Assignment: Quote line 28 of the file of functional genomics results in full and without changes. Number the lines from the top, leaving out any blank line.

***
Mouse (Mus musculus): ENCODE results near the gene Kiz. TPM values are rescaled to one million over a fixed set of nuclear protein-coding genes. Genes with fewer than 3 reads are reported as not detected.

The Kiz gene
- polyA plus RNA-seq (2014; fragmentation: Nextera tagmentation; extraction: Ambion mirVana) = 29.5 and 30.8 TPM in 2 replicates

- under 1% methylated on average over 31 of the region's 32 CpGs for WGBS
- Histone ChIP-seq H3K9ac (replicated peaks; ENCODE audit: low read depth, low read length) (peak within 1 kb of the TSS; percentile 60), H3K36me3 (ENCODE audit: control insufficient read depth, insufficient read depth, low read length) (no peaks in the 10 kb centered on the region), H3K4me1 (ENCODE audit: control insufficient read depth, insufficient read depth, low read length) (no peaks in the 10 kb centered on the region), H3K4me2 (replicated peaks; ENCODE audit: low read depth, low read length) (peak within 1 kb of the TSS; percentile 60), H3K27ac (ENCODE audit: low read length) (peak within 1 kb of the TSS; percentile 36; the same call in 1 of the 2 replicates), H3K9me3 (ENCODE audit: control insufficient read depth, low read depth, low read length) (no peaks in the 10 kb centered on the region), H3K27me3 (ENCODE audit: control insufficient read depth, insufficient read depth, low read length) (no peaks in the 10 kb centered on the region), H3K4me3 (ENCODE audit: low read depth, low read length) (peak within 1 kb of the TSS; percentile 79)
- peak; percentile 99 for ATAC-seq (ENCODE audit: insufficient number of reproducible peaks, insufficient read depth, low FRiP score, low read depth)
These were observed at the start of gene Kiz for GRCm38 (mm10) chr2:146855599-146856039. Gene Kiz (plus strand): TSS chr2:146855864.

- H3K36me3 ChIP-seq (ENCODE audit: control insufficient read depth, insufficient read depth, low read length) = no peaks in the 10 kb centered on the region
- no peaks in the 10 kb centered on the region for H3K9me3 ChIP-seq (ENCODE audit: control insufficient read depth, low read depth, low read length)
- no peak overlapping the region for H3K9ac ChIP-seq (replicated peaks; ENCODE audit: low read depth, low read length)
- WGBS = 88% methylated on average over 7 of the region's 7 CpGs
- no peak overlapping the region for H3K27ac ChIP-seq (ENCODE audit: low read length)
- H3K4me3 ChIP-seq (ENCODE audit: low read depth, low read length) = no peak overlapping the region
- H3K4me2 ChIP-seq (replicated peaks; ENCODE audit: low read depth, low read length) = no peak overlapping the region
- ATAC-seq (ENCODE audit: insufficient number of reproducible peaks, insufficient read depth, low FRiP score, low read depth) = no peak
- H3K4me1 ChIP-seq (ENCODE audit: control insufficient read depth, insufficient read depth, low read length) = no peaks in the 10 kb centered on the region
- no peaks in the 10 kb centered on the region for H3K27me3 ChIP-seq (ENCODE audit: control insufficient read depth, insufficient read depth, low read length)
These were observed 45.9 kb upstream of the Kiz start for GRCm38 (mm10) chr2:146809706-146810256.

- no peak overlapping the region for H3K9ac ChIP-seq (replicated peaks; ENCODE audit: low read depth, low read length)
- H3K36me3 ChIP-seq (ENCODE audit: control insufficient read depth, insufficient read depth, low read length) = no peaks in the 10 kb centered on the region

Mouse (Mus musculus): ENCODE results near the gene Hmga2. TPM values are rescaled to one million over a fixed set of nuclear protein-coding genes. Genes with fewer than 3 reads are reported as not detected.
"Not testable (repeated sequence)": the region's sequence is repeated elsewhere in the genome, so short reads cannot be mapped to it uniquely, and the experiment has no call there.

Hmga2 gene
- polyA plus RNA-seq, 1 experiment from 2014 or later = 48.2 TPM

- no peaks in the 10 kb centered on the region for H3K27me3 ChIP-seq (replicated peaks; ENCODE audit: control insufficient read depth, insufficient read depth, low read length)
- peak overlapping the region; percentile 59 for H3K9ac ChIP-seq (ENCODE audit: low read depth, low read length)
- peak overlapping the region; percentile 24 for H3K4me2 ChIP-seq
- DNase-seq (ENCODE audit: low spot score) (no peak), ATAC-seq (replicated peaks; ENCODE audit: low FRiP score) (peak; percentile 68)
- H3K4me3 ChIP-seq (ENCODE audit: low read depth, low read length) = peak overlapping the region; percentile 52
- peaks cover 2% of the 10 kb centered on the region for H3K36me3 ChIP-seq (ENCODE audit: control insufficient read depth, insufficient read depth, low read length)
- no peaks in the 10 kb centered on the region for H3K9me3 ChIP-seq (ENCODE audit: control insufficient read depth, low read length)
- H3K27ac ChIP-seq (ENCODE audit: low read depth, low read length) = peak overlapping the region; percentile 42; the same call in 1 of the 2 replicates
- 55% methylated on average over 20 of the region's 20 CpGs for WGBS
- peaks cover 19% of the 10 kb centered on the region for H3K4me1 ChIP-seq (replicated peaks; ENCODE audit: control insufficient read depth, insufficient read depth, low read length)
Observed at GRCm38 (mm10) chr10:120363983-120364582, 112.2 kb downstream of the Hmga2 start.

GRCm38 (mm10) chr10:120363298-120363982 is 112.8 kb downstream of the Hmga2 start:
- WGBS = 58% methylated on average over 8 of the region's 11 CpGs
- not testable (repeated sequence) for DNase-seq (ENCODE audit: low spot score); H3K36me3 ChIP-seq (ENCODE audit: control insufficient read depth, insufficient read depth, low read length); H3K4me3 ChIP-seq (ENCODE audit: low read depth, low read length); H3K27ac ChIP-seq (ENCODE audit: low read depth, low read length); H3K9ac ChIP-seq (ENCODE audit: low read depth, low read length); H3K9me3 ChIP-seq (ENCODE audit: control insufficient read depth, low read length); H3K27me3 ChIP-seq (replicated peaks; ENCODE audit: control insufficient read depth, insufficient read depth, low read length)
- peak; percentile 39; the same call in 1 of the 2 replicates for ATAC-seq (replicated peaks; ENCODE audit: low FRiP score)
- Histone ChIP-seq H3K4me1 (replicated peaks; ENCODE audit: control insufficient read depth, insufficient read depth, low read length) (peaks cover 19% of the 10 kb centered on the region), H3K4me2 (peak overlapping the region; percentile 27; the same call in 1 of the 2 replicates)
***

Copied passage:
- DNase-seq (ENCODE audit: low spot score) (no peak), ATAC-seq (replicated peaks; ENCODE audit: low FRiP score) (peak; percentile 68)